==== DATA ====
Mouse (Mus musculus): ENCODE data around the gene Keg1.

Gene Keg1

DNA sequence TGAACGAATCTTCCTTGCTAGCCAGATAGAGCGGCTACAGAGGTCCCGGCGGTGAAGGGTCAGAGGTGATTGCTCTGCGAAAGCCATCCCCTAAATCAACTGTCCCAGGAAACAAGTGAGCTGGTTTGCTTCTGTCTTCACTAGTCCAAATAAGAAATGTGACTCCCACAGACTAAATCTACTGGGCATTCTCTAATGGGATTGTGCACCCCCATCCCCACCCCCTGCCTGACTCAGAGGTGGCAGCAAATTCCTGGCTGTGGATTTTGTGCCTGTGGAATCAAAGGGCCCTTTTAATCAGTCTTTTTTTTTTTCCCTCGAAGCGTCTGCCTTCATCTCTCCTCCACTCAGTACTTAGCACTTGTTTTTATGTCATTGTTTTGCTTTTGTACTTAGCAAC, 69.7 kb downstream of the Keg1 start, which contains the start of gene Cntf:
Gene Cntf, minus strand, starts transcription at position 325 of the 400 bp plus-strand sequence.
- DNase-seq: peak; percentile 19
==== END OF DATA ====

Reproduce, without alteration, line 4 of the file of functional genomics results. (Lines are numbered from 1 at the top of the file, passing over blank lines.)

Gene Cntf, minus strand, starts transcription at position 325 of the 400 bp plus-strand sequence.